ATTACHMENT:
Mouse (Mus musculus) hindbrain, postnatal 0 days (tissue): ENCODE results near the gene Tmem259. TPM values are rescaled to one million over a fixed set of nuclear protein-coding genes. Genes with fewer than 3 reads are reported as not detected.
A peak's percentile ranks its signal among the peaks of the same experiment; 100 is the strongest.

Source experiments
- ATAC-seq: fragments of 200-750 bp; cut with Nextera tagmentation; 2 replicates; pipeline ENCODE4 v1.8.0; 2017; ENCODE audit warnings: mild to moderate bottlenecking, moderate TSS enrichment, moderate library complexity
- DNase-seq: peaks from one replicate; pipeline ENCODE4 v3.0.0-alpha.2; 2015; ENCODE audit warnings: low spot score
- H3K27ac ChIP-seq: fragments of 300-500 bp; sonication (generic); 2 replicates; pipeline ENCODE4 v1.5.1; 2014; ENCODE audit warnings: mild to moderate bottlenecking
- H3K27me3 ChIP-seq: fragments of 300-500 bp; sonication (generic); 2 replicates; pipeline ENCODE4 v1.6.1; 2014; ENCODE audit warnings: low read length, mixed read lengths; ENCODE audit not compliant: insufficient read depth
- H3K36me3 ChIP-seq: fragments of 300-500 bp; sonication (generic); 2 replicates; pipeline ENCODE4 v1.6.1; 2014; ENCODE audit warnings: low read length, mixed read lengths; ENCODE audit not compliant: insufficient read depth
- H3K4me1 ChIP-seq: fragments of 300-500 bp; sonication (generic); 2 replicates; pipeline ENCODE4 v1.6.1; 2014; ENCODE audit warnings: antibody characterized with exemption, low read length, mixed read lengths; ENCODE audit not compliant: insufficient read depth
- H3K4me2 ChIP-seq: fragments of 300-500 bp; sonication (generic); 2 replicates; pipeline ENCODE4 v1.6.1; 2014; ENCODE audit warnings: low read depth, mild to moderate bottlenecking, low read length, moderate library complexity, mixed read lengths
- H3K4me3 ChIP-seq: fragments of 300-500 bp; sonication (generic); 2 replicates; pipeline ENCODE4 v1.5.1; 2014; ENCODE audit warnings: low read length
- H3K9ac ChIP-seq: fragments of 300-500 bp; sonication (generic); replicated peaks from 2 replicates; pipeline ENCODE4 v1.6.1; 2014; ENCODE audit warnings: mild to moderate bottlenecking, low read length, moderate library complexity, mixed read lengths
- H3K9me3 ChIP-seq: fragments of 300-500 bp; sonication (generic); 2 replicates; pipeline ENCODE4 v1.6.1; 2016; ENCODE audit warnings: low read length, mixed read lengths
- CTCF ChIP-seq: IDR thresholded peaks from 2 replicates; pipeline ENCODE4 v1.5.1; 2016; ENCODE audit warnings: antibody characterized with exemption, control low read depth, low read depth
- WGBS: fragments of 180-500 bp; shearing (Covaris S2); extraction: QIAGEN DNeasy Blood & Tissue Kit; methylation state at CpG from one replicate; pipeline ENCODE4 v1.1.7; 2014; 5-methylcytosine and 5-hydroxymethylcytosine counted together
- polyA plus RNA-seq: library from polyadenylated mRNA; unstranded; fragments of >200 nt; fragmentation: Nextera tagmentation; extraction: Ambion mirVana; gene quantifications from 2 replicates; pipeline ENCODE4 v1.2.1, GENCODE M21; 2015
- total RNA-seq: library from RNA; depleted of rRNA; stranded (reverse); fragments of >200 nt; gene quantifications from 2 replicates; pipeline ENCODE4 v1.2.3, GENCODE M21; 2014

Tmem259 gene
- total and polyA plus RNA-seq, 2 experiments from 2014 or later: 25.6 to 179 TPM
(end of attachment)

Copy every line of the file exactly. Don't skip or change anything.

Mouse (Mus musculus) hindbrain, postnatal 0 days (tissue): ENCODE results near the gene Tmem259. TPM values are rescaled to one million over a fixed set of nuclear protein-coding genes. Genes with fewer than 3 reads are reported as not detected.
A peak's percentile ranks its signal among the peaks of the same experiment; 100 is the strongest.

Source experiments
- ATAC-seq: fragments of 200-750 bp; cut with Nextera tagmentation; 2 replicates; pipeline ENCODE4 v1.8.0; 2017; ENCODE audit warnings: mild to moderate bottlenecking, moderate TSS enrichment, moderate library complexity
- DNase-seq: peaks from one replicate; pipeline ENCODE4 v3.0.0-alpha.2; 2015; ENCODE audit warnings: low spot score
- H3K27ac ChIP-seq: fragments of 300-500 bp; sonication (generic); 2 replicates; pipeline ENCODE4 v1.5.1; 2014; ENCODE audit warnings: mild to moderate bottlenecking
- H3K27me3 ChIP-seq: fragments of 300-500 bp; sonication (generic); 2 replicates; pipeline ENCODE4 v1.6.1; 2014; ENCODE audit warnings: low read length, mixed read lengths; ENCODE audit not compliant: insufficient read depth
- H3K36me3 ChIP-seq: fragments of 300-500 bp; sonication (generic); 2 replicates; pipeline ENCODE4 v1.6.1; 2014; ENCODE audit warnings: low read length, mixed read lengths; ENCODE audit not compliant: insufficient read depth
- H3K4me1 ChIP-seq: fragments of 300-500 bp; sonication (generic); 2 replicates; pipeline ENCODE4 v1.6.1; 2014; ENCODE audit warnings: antibody characterized with exemption, low read length, mixed read lengths; ENCODE audit not compliant: insufficient read depth
- H3K4me2 ChIP-seq: fragments of 300-500 bp; sonication (generic); 2 replicates; pipeline ENCODE4 v1.6.1; 2014; ENCODE audit warnings: low read depth, mild to moderate bottlenecking, low read length, moderate library complexity, mixed read lengths
- H3K4me3 ChIP-seq: fragments of 300-500 bp; sonication (generic); 2 replicates; pipeline ENCODE4 v1.5.1; 2014; ENCODE audit warnings: low read length
- H3K9ac ChIP-seq: fragments of 300-500 bp; sonication (generic); replicated peaks from 2 replicates; pipeline ENCODE4 v1.6.1; 2014; ENCODE audit warnings: mild to moderate bottlenecking, low read length, moderate library complexity, mixed read lengths
- H3K9me3 ChIP-seq: fragments of 300-500 bp; sonication (generic); 2 replicates; pipeline ENCODE4 v1.6.1; 2016; ENCODE audit warnings: low read length, mixed read lengths
- CTCF ChIP-seq: IDR thresholded peaks from 2 replicates; pipeline ENCODE4 v1.5.1; 2016; ENCODE audit warnings: antibody characterized with exemption, control low read depth, low read depth
- WGBS: fragments of 180-500 bp; shearing (Covaris S2); extraction: QIAGEN DNeasy Blood & Tissue Kit; methylation state at CpG from one replicate; pipeline ENCODE4 v1.1.7; 2014; 5-methylcytosine and 5-hydroxymethylcytosine counted together
- polyA plus RNA-seq: library from polyadenylated mRNA; unstranded; fragments of >200 nt; fragmentation: Nextera tagmentation; extraction: Ambion mirVana; gene quantifications from 2 replicates; pipeline ENCODE4 v1.2.1, GENCODE M21; 2015
- total RNA-seq: library from RNA; depleted of rRNA; stranded (reverse); fragments of >200 nt; gene quantifications from 2 replicates; pipeline ENCODE4 v1.2.3, GENCODE M21; 2014

Tmem259 gene
- total and polyA plus RNA-seq, 2 experiments from 2014 or later: 25.6 to 179 TPM